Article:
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Friday Night Heroes: Kirtland football player overcomes disabilities to inspire teammates, family

Nate Fellinger started plowing through expectations by playing several different sports, and he's become incredibly popular around town.

KIRTLAND, Ohio — There's a football player in Kirtland making big strides both on and off the field.

He struggles with a disability, but is teaching so many lessons.

You can usually find 17-year-old Nate Fellinger on the football field on Saturday mornings, behind a crowd filled with Hornet pride. He's always loved the game.

"Running, tackling, getting other people, getting in the game, the usual. That’s what I like about football," Nate said.

But getting to the field hasn't been an easy road for Nate. He was born with fetal alcohol syndrome, and more than two months early. His future was anything but certain.

"We really didn’t know if he was going to come home from the hospital at all," Nate's mom, Kathy Fellinger said. "The nurses warned us not to expect too much for him."

They were wrong: The Fellingers adopted him anyway, and Nate started plowing through expectations by playing several different sports. He's become incredibly popular around town.

"Everybody knows Nathan," Nate's dad Steven Fellinger said. "They cheer him on, they make him feel wanted, they make him feel as part of the team."

A team, Nate's coach says, wouldn't be the same without him.

"It’s not just that he’s on the team, but he’s contributing, he’s working hard, he’s making us better. I just want him to give his best every day," Hornets Junior Varsity Head Coach Jeff Eckles said. "They know he loves the game. He’s got a passion for the game, and it makes them just want to work that much harder."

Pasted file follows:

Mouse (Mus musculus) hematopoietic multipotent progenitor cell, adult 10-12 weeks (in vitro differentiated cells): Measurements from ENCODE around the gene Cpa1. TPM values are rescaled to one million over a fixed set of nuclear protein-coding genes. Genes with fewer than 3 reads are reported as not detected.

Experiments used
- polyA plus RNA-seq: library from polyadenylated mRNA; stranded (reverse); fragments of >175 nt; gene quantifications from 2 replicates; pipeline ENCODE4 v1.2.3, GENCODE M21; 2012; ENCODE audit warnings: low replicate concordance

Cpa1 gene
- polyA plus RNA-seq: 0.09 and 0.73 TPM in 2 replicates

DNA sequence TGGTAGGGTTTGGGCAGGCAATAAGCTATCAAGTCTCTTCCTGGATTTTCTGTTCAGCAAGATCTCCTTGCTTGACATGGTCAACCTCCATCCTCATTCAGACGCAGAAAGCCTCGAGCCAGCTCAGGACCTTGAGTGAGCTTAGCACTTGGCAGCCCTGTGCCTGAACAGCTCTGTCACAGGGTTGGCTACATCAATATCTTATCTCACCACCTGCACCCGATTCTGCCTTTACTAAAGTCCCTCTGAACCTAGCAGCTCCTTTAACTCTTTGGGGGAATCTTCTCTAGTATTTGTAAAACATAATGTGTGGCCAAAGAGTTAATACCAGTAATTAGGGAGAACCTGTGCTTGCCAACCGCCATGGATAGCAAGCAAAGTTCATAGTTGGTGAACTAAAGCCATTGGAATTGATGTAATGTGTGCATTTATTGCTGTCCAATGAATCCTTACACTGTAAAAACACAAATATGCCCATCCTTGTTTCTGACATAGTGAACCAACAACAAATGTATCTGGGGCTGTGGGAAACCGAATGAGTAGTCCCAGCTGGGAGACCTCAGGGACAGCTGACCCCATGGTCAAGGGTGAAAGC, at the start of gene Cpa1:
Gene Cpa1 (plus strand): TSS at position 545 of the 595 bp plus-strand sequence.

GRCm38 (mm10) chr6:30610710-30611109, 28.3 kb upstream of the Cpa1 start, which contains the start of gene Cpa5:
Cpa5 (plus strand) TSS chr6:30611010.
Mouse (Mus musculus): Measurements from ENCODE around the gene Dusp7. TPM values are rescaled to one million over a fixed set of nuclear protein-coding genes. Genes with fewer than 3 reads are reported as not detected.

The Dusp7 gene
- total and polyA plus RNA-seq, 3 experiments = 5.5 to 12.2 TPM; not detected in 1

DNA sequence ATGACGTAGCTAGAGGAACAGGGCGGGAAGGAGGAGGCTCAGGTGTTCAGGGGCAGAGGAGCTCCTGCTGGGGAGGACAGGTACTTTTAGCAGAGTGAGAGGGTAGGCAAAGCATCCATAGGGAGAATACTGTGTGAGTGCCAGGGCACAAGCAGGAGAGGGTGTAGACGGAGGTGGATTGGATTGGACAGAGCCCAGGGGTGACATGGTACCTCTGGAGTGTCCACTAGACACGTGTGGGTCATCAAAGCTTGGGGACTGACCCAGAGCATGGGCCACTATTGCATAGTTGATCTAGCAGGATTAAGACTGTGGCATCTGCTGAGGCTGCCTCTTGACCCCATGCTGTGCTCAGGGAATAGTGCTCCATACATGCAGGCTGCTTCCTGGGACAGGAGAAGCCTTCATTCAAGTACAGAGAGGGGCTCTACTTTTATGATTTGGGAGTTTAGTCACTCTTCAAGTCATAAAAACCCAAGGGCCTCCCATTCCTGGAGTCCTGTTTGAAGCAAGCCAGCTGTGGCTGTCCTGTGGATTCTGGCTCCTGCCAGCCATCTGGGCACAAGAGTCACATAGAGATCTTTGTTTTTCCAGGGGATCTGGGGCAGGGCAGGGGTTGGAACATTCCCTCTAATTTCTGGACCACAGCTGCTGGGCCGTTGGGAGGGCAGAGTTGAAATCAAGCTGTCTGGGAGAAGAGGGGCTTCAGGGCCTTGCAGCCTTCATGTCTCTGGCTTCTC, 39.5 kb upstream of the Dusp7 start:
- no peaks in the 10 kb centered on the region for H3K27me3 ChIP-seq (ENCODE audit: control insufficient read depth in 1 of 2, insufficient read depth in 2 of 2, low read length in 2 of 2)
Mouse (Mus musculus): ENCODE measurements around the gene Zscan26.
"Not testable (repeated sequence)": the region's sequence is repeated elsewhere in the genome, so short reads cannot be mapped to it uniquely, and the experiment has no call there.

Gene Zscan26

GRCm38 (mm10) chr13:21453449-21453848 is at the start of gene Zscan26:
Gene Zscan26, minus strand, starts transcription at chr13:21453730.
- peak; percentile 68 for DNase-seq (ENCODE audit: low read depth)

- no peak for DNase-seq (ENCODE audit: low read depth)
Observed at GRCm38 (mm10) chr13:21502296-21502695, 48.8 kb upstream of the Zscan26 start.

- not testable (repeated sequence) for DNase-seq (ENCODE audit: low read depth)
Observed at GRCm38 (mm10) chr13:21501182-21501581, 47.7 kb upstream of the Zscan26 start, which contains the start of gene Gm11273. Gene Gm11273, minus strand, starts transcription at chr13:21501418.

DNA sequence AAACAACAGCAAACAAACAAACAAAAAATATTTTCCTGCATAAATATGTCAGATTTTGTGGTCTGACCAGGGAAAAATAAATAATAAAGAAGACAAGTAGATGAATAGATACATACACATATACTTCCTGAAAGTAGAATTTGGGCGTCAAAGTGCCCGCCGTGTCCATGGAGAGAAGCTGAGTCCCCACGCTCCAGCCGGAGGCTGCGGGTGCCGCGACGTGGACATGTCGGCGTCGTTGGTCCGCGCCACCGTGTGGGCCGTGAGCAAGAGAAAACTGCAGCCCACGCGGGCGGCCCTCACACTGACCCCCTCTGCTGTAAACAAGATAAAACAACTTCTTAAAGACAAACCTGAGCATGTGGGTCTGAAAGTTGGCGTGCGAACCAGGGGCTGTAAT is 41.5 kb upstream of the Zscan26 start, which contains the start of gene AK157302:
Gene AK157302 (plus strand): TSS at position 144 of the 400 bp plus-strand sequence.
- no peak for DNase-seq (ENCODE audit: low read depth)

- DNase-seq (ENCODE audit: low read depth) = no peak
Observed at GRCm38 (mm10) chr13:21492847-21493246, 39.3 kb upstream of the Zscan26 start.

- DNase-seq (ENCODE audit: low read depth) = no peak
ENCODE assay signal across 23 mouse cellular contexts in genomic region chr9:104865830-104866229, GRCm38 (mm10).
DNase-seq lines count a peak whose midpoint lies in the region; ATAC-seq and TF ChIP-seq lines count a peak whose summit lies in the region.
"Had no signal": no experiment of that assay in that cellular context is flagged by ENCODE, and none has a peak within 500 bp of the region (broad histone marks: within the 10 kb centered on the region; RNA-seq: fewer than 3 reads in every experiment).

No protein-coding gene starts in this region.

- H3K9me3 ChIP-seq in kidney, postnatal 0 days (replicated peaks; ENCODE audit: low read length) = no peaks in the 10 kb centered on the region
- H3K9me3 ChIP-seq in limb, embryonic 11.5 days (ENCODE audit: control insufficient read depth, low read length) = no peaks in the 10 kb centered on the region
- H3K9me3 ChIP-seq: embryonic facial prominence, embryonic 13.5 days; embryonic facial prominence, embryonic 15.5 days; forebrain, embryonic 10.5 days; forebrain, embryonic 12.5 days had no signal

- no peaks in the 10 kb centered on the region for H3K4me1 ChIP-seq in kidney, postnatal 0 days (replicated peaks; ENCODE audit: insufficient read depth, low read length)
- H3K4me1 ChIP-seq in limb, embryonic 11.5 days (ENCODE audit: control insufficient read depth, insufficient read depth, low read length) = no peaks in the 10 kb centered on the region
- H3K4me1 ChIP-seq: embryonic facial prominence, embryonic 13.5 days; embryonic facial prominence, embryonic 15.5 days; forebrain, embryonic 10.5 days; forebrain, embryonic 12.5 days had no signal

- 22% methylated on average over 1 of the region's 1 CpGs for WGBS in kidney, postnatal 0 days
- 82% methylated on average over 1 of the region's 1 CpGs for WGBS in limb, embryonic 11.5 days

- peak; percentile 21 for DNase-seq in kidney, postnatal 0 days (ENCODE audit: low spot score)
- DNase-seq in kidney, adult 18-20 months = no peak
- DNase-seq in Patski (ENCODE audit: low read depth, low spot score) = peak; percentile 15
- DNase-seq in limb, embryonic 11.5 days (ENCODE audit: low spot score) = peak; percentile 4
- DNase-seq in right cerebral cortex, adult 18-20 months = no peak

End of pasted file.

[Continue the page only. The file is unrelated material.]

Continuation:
His parents are forever touched by his ability to uplift his teammates and always bring positive vibes to practice.

"He’s one that never looks at the negative side of anything," Kathy said.

"I love the fact that he’s able to touch people," Steven added. "He’s able to be inspirational to people, and that he’s able to have that kind of effect on somebody," Steven said.  

For his brother Alex, the role reversal is truly humbling.

"When we were younger, he would always ask to put on my pads on after a game," Alex told us. "Now, just seeing him go out there, it’s kind of unbelievable."

Backed by his family, with an entire community behind him, there are no limits—no obstacles standing in the way of this young, Friday night hero.

"He’s proud of himself," Kathy said. "As long as he’s proud of himself, and he gets those wins, then what greater accomplishment is there?"